Ramaphosa spoke to the South African Editors’ Forum (Sanef) in Cape Town on Tuesday. According to Ramaphosa, South Africans are “not so good” with savings and pension funds are the main source of available money to help Eskom.
Eskom’s debt burden is above R450 billion.
“You have to go to the source of investment. Where can we obtain financing? We no longer have the ability to borrow more money (for Eskom), ”Ramaphosa said in response to a question.
The trade union Cosatu recently proposed that the State Pension Fund (GEPF) by the Public Investment Corporation (PIC) should take over about R250 billion of Eskom’s debt.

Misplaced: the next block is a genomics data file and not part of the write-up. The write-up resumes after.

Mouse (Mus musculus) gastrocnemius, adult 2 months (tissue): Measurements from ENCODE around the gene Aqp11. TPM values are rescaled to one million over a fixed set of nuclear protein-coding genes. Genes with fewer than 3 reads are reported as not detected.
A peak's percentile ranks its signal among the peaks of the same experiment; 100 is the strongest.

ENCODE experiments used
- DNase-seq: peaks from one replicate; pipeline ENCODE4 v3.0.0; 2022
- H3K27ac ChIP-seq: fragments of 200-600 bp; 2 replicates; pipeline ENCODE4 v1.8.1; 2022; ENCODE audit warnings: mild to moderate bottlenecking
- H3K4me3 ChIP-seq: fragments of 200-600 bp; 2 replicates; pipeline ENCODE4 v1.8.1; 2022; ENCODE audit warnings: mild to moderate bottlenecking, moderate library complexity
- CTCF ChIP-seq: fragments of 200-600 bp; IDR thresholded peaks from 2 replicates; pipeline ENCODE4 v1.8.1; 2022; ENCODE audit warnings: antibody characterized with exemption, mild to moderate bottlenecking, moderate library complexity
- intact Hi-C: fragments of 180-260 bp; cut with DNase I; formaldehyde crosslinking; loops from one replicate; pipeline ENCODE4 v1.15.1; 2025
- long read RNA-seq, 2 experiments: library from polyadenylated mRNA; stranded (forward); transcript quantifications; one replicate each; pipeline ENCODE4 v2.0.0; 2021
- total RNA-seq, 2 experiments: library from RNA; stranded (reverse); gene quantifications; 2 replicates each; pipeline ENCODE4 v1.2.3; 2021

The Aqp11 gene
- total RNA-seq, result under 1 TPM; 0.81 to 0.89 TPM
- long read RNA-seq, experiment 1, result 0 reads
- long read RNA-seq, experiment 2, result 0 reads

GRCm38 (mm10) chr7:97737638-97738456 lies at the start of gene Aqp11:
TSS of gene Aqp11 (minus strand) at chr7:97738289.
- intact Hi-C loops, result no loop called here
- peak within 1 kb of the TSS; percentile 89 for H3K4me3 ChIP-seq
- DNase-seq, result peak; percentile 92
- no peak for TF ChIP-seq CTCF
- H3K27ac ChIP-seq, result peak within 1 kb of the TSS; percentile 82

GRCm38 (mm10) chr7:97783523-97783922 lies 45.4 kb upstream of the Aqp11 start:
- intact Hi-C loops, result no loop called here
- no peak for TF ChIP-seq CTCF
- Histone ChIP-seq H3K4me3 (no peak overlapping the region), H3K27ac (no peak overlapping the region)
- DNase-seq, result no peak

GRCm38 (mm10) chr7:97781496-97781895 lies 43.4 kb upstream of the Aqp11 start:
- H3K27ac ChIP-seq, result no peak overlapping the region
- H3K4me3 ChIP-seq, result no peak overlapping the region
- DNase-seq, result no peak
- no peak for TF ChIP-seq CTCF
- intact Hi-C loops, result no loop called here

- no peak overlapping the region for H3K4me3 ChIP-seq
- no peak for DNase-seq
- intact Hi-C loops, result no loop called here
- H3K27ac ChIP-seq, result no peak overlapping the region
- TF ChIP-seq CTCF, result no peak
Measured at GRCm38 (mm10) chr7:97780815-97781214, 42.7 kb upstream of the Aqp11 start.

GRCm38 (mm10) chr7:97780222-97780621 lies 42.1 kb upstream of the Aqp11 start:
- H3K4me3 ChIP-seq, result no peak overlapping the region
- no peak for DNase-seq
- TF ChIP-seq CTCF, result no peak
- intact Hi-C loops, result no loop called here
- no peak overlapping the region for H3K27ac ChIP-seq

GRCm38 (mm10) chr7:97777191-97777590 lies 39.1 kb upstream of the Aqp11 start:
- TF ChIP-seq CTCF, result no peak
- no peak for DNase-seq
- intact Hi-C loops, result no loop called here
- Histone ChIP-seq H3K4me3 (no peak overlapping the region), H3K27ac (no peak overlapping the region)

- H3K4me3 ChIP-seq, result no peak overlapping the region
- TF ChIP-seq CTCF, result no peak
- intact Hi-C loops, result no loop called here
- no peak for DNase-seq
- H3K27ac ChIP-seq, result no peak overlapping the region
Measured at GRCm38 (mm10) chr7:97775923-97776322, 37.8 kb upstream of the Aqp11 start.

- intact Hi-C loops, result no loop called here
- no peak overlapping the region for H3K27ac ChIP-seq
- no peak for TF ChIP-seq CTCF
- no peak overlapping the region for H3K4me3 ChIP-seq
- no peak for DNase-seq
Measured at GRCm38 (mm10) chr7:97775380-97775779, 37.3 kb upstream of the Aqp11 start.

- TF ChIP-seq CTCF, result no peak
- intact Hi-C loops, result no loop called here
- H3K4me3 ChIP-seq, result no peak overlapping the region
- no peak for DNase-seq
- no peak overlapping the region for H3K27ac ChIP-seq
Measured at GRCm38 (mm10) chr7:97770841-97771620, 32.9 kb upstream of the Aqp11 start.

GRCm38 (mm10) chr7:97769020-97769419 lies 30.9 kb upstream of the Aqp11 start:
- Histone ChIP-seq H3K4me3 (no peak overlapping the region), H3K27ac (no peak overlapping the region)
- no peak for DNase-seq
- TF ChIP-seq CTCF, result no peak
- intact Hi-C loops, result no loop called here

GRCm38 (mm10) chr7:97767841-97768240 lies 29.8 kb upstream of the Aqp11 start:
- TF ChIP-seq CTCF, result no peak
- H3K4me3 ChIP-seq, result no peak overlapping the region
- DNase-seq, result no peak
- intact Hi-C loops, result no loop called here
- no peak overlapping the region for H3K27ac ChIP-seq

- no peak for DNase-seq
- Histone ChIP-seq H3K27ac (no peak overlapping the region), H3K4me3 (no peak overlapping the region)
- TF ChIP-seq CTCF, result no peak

Several other unions have since said they do not support the plan.
Ramaphosa said he understands why many people are concerned about the idea of using their pension to invest in a state-run business that is suffering a loss. But he says Eskom is in the midst of a turnaround plan and that the money will be invested in a “renewed, reformed, non-corrupt” Eskom.
Ramaphosa referred to the prescribed assets of the apartheid era when companies were forced to invest 10% of their money in government projects. This plan was launched in 1958.
“Where’s the money in our country?” Ramaphosa asked. “In our pension funds. The Reserve Bank estimates that more than R8 000 billion has been invested in pension funds. Can you imagine if 10% of that went to alternative investments – that’s R800 billion for Eskom and water projects.”